Black Lace and Betrayal
Hannah Winstead’s life is rudely interrupted at age seventeen when her guardians attempt to force her to marry their friend Lord Earling. Unsure of her right to refuse, she runs away.
A handsome, intriguing young sea captain, Aaron Clarke, is shocked to find Hannah nearly frozen in a barn. He abets her escape by taking her on board his ship bound for America.
Hannah adjusts to her new life and develops her skill and passion for dress design, while assisting Captain Clarke in the care of his wards, two young boys. All is well until Lord Earling arrives on the scene. After an angry confrontation with Hannah, Lord Earling returns to the local inn, where the sheriff discovers him a few days later—brutally murdered. The prime suspect: Miss Hannah Winstead!
The chairman awaited the judge’s nod to proceed and then cleared his throat.
“Judge Watson, we find the defendant guilty of the crime.”
Aaron cried out, his pain more than he could bear. He attempted to rise but was held firmly by the Carnes. The judge banged his gavel and demanded silence. In the dock, Hannah laid her head gently on her arms. Her slender back shook with muffled coughs.
Judge Watson glared at Aaron. “Interruptions to this proceeding will not be tolerated.” He turned his attention to Mr. Brockton. “Sir, your client will rise to receive her sentence.”
Brockton tried to get Hannah to her feet, but she fell forward and would have dropped to the floor if he hadn’t caught her. The clerk assisted, and between them they held her upright facing the judge.
“Hannah Winstead, a jury of your peers has found you guilty of murder. What say you before I pass sentence upon you?”
Hannah said nothing. Her head drooped forward, and coughs racked her emaciated body.
The judge paused, regarding her, but then seemed to resign himself to his duty and continued. “For the crime of murder, I sentence you to death by hanging.”
Brockton awkwardly raised one arm, holding Hannah with the other. “Judge, I object to the sentencing of Miss Winstead at this time.”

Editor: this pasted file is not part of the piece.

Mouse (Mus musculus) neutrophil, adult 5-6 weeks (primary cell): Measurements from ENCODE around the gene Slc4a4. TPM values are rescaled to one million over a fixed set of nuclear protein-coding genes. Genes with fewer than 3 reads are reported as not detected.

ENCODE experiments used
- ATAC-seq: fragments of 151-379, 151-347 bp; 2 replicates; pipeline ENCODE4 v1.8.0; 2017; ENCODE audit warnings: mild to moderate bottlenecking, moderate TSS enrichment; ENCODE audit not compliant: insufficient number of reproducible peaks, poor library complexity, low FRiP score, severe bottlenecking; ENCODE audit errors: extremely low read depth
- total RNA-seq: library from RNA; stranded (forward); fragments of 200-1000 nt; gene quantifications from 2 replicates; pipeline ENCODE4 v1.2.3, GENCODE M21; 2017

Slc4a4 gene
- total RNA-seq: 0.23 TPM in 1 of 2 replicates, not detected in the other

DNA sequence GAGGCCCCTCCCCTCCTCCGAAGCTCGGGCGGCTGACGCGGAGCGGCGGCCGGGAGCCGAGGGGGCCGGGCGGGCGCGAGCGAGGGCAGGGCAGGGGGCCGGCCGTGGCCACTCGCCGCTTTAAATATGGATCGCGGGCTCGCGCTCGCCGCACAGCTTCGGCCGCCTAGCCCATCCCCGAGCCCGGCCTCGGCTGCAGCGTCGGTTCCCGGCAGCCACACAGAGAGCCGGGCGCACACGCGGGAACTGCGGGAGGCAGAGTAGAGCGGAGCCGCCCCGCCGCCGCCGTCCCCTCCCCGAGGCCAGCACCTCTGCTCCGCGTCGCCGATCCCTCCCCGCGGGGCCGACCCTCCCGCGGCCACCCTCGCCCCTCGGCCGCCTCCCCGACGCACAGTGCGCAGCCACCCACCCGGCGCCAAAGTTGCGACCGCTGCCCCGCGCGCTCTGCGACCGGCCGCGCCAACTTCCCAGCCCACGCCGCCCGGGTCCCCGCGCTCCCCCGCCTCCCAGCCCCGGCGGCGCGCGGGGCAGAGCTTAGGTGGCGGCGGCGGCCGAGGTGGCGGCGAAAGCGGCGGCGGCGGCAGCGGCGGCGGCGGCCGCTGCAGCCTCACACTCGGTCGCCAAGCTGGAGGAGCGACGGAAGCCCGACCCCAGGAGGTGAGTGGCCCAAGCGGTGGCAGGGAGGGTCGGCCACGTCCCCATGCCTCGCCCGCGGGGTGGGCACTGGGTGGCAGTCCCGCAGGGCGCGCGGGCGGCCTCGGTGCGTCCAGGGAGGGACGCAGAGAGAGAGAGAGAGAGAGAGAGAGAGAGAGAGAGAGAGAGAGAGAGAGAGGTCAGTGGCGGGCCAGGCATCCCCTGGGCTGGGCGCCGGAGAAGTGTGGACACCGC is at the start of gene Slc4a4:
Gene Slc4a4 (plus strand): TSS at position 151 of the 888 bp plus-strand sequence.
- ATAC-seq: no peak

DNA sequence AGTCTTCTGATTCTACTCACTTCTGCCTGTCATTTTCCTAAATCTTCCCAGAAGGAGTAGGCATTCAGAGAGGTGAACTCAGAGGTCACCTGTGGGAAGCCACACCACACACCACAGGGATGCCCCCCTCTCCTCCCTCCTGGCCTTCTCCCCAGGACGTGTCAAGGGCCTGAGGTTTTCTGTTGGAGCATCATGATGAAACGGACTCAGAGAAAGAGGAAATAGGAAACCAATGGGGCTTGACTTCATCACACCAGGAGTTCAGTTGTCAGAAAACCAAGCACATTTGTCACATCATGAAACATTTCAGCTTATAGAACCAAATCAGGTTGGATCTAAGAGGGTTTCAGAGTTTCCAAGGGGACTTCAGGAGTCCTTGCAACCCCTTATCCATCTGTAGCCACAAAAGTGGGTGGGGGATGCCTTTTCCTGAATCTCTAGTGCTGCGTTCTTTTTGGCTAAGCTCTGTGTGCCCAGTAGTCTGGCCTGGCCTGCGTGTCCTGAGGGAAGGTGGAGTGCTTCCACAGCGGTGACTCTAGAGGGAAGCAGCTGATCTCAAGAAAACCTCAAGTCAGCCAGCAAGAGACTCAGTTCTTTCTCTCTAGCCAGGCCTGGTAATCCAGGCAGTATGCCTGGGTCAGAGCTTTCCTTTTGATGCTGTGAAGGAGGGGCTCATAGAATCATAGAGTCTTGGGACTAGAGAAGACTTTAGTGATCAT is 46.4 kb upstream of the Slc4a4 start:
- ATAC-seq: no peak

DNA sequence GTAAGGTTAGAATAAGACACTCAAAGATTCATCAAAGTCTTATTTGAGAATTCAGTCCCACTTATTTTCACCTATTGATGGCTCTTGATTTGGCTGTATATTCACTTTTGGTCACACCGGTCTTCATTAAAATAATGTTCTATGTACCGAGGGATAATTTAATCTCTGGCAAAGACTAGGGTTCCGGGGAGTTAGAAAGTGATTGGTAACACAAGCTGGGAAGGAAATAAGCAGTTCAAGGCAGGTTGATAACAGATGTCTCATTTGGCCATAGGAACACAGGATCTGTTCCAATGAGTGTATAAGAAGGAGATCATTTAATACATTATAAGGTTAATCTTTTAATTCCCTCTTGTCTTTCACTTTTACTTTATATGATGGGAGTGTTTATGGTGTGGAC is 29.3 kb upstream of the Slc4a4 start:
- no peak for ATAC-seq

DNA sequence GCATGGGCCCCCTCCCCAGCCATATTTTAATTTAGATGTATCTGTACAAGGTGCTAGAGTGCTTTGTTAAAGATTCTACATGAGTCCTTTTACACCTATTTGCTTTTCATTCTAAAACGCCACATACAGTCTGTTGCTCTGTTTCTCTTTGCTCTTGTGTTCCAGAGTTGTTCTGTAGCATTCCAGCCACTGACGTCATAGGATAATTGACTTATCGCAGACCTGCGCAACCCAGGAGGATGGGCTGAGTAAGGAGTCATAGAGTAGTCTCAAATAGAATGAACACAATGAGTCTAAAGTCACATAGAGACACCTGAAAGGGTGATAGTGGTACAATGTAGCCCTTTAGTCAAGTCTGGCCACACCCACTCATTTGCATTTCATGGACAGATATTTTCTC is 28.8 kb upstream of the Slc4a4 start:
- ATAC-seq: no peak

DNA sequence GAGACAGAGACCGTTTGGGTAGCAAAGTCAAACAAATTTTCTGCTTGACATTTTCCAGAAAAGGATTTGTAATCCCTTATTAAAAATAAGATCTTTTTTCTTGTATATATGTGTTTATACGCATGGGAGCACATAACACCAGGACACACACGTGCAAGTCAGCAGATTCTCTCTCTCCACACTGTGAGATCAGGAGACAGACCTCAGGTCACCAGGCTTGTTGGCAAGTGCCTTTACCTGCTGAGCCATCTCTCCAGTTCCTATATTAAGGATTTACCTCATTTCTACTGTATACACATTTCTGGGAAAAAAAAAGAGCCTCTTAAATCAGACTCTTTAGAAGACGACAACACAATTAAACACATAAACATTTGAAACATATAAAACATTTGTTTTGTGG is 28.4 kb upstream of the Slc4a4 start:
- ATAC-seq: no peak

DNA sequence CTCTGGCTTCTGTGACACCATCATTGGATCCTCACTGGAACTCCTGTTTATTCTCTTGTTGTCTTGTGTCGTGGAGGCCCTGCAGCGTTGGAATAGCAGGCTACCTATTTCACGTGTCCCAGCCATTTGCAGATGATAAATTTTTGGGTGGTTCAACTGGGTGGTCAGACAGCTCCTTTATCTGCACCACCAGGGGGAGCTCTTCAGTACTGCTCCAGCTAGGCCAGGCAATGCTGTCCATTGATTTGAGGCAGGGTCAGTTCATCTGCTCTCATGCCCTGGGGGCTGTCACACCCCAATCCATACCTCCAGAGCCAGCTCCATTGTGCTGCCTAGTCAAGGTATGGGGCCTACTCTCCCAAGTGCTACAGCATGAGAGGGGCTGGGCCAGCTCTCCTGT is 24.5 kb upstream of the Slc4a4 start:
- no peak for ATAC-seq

“Mr. Brockton, you cannot object to a judge’s order.”
“With all due respect, Honorable, it would be wrong to hang this woman at this time. She is severely ill and isn’t able to beg forgiveness and make peace with her God.”
The judge stared at Brockton. The courtroom was silent as the two men looked at each other, with Brockton struggling to support the weight of the limp body at his side.
The judge turned to Sheriff Madison, who was standing at the side of the room.
“Madison, I order this woman to be placed under the care of a physician. I will not set a date for her execution until she’s recovered. The county won’t hang her until she’s had the opportunity to declare she’s sorry for what she’s done and ask the forgiveness of God.”
Judge Watson then turned to Elijah Crow, the county prosecutor. “Mr. Crow, you will make regular inquiries as to the defendant’s condition. When you’ve determined she has recovered sufficiently to receive her sentence, you will inform me.”
The judge banged the gavel, and the court was adjourned. Aaron watched as Hannah was half carried from the room by Madison. He wanted to bless Judge Watson, who had listened to Brockton’s desperate plea and in the process perhaps given Brockton and himself time to find a way to discredit the testimony of Maria Compton.
The next day Aaron received a letter from Gabriel.